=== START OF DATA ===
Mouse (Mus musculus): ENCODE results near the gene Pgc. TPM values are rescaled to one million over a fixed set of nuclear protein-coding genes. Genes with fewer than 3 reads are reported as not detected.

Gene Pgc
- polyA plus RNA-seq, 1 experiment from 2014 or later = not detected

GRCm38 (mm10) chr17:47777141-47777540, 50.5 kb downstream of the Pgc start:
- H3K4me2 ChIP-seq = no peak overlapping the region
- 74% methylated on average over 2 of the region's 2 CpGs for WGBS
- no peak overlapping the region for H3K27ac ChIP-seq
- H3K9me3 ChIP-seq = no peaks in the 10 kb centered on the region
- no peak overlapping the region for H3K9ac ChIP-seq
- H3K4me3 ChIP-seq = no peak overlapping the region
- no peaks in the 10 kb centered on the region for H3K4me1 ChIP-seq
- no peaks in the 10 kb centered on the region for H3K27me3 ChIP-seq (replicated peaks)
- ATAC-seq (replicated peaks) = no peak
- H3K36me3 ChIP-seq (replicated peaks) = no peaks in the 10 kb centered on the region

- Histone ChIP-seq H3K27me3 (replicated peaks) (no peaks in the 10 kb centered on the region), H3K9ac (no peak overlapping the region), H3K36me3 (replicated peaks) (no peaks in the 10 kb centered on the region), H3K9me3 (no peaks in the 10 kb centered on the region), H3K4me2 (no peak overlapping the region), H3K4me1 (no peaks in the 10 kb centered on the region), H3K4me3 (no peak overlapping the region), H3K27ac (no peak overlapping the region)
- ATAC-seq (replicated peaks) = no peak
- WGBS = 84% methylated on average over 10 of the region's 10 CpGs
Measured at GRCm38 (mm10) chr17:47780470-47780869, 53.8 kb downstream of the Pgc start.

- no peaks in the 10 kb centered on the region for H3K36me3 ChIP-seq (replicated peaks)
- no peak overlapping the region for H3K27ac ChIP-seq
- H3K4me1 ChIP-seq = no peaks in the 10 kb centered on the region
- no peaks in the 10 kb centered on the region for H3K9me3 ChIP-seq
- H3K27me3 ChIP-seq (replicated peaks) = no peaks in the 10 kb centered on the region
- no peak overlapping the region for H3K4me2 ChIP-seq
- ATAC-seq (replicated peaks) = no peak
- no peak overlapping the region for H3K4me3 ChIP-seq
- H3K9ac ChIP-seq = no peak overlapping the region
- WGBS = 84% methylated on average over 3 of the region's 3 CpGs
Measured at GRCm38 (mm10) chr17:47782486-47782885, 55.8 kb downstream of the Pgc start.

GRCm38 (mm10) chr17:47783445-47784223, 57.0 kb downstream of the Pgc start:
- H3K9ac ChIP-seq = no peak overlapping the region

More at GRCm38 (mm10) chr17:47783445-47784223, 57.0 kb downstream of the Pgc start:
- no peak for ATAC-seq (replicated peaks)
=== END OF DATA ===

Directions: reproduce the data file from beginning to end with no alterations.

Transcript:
Mouse (Mus musculus): ENCODE results near the gene Pgc. TPM values are rescaled to one million over a fixed set of nuclear protein-coding genes. Genes with fewer than 3 reads are reported as not detected.

Gene Pgc
- polyA plus RNA-seq, 1 experiment from 2014 or later = not detected

GRCm38 (mm10) chr17:47777141-47777540, 50.5 kb downstream of the Pgc start:
- H3K4me2 ChIP-seq = no peak overlapping the region
- 74% methylated on average over 2 of the region's 2 CpGs for WGBS
- no peak overlapping the region for H3K27ac ChIP-seq
- H3K9me3 ChIP-seq = no peaks in the 10 kb centered on the region
- no peak overlapping the region for H3K9ac ChIP-seq
- H3K4me3 ChIP-seq = no peak overlapping the region
- no peaks in the 10 kb centered on the region for H3K4me1 ChIP-seq
- no peaks in the 10 kb centered on the region for H3K27me3 ChIP-seq (replicated peaks)
- ATAC-seq (replicated peaks) = no peak
- H3K36me3 ChIP-seq (replicated peaks) = no peaks in the 10 kb centered on the region

- Histone ChIP-seq H3K27me3 (replicated peaks) (no peaks in the 10 kb centered on the region), H3K9ac (no peak overlapping the region), H3K36me3 (replicated peaks) (no peaks in the 10 kb centered on the region), H3K9me3 (no peaks in the 10 kb centered on the region), H3K4me2 (no peak overlapping the region), H3K4me1 (no peaks in the 10 kb centered on the region), H3K4me3 (no peak overlapping the region), H3K27ac (no peak overlapping the region)
- ATAC-seq (replicated peaks) = no peak
- WGBS = 84% methylated on average over 10 of the region's 10 CpGs
Measured at GRCm38 (mm10) chr17:47780470-47780869, 53.8 kb downstream of the Pgc start.

- no peaks in the 10 kb centered on the region for H3K36me3 ChIP-seq (replicated peaks)
- no peak overlapping the region for H3K27ac ChIP-seq
- H3K4me1 ChIP-seq = no peaks in the 10 kb centered on the region
- no peaks in the 10 kb centered on the region for H3K9me3 ChIP-seq
- H3K27me3 ChIP-seq (replicated peaks) = no peaks in the 10 kb centered on the region
- no peak overlapping the region for H3K4me2 ChIP-seq
- ATAC-seq (replicated peaks) = no peak
- no peak overlapping the region for H3K4me3 ChIP-seq
- H3K9ac ChIP-seq = no peak overlapping the region
- WGBS = 84% methylated on average over 3 of the region's 3 CpGs
Measured at GRCm38 (mm10) chr17:47782486-47782885, 55.8 kb downstream of the Pgc start.

GRCm38 (mm10) chr17:47783445-47784223, 57.0 kb downstream of the Pgc start:
- H3K9ac ChIP-seq = no peak overlapping the region

More at GRCm38 (mm10) chr17:47783445-47784223, 57.0 kb downstream of the Pgc start:
- no peak for ATAC-seq (replicated peaks)